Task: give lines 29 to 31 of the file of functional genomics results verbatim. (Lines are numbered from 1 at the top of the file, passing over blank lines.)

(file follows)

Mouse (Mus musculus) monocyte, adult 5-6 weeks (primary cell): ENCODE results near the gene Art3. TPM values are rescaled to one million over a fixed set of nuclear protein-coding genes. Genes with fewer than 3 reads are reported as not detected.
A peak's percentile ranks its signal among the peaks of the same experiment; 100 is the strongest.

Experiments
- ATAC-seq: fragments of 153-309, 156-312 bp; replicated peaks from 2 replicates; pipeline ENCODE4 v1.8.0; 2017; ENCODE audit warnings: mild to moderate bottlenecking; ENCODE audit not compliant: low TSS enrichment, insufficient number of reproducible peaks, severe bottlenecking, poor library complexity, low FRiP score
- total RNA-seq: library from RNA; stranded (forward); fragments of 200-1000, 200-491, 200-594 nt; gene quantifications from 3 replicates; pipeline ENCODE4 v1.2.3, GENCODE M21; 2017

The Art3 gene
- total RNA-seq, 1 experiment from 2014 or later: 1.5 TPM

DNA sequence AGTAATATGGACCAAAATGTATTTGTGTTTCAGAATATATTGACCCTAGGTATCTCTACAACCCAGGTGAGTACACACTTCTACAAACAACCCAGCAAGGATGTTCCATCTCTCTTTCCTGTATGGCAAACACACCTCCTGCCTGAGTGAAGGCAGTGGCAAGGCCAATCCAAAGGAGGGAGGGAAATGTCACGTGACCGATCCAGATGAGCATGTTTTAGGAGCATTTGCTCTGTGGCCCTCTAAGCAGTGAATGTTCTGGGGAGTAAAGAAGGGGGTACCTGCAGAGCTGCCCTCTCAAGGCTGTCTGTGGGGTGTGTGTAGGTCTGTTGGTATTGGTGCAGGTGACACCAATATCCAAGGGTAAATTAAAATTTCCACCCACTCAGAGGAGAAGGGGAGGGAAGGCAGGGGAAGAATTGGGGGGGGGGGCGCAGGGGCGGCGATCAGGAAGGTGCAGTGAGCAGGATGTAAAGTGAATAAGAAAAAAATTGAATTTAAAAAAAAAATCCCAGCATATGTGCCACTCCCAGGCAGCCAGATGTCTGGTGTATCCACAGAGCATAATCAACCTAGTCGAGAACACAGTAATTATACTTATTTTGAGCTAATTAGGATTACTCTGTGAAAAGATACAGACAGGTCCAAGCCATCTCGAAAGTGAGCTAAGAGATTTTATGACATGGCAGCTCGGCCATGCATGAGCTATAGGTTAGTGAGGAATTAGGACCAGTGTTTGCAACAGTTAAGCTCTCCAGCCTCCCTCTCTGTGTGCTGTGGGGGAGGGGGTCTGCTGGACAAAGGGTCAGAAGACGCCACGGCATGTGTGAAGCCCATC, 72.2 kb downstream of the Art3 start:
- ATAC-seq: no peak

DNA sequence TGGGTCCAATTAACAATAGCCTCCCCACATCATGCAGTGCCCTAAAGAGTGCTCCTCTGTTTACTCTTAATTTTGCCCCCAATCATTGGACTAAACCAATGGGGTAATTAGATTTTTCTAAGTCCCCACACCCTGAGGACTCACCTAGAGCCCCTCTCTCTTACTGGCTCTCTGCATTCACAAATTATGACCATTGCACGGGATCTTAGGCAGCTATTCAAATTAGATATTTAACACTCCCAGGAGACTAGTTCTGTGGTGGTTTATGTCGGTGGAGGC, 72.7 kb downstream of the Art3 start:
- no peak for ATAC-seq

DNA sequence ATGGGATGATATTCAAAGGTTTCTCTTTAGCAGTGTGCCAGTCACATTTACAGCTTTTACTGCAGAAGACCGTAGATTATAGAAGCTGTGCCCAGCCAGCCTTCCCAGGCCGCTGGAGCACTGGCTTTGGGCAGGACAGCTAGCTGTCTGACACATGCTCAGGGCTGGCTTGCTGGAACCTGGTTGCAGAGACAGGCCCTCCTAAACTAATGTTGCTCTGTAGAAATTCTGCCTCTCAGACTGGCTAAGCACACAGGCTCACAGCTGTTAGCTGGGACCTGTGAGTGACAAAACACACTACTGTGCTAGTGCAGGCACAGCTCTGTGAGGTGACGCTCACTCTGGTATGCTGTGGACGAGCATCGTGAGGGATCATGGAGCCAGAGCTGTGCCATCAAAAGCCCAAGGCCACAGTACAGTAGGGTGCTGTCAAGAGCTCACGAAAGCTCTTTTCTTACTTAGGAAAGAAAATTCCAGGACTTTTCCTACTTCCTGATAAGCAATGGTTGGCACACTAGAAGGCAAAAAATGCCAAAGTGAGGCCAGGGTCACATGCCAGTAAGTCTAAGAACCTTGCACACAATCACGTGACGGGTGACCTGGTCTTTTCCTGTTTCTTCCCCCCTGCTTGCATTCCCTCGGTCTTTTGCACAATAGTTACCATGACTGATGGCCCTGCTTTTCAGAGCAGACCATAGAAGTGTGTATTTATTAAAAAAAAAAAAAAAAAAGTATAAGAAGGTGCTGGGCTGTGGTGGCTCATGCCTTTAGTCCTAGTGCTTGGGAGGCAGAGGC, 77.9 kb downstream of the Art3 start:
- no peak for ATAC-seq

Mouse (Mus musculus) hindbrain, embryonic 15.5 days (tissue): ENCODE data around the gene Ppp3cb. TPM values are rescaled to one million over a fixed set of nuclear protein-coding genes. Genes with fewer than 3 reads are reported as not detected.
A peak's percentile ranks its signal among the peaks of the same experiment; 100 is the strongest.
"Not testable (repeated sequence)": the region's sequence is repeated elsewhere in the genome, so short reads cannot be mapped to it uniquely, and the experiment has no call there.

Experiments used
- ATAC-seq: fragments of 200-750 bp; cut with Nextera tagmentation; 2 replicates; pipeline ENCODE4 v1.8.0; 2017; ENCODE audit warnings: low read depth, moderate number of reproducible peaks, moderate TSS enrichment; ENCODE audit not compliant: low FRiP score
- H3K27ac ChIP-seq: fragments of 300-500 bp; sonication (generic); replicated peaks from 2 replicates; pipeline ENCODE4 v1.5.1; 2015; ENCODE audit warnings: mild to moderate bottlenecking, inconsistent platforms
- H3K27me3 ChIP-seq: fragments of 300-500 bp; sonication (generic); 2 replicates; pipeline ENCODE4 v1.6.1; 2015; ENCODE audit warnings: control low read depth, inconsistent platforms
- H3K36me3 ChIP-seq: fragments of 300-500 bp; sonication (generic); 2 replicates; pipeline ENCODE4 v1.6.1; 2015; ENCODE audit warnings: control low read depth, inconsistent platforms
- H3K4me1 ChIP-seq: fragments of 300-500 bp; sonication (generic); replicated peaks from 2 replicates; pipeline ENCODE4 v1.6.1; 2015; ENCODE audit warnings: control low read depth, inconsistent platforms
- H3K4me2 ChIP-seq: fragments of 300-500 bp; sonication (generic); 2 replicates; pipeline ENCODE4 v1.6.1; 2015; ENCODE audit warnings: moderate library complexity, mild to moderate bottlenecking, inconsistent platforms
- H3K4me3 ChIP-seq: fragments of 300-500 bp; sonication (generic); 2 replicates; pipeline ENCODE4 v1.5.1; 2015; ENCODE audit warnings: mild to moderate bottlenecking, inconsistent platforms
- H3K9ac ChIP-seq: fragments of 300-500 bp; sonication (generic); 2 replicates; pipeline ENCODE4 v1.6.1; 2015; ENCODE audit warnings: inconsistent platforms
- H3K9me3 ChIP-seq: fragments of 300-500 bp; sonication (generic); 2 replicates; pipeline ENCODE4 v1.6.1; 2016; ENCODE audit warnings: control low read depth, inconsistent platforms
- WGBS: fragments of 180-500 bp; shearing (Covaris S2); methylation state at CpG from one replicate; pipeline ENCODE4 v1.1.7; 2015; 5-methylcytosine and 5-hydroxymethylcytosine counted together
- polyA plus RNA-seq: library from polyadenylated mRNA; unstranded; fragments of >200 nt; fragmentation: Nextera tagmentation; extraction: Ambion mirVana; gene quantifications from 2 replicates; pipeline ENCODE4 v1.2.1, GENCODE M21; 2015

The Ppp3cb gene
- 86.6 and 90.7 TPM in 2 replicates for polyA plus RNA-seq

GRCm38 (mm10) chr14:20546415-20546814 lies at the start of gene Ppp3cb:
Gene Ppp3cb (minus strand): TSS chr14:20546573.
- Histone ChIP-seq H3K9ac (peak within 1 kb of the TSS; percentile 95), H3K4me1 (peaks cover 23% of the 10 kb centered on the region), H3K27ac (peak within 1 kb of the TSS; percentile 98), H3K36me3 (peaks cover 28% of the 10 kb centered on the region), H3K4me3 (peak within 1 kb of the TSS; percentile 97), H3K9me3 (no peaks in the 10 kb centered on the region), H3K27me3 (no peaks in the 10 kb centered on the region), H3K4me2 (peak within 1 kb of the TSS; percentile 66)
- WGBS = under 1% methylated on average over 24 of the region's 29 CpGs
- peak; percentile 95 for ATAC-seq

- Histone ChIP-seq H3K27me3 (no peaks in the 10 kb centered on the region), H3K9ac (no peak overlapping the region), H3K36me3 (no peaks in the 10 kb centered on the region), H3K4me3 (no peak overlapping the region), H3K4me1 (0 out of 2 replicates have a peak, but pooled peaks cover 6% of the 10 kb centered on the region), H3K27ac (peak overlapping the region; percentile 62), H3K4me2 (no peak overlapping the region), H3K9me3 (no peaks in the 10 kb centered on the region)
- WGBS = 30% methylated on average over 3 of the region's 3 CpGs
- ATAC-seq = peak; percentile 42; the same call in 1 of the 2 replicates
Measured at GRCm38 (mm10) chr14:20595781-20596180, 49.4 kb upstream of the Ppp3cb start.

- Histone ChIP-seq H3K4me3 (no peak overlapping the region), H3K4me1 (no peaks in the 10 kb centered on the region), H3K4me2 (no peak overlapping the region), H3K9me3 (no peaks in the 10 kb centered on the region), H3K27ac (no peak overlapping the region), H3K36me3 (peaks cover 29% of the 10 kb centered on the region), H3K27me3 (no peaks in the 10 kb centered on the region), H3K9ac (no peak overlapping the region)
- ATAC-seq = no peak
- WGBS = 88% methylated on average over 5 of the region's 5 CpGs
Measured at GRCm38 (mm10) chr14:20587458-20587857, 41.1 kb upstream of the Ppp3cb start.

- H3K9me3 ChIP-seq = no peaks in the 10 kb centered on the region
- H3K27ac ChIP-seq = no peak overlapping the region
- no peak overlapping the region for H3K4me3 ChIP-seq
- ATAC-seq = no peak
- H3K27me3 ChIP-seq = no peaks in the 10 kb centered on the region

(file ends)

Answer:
The Ppp3cb gene
- 86.6 and 90.7 TPM in 2 replicates for polyA plus RNA-seq

GRCm38 (mm10) chr14:20546415-20546814 lies at the start of gene Ppp3cb: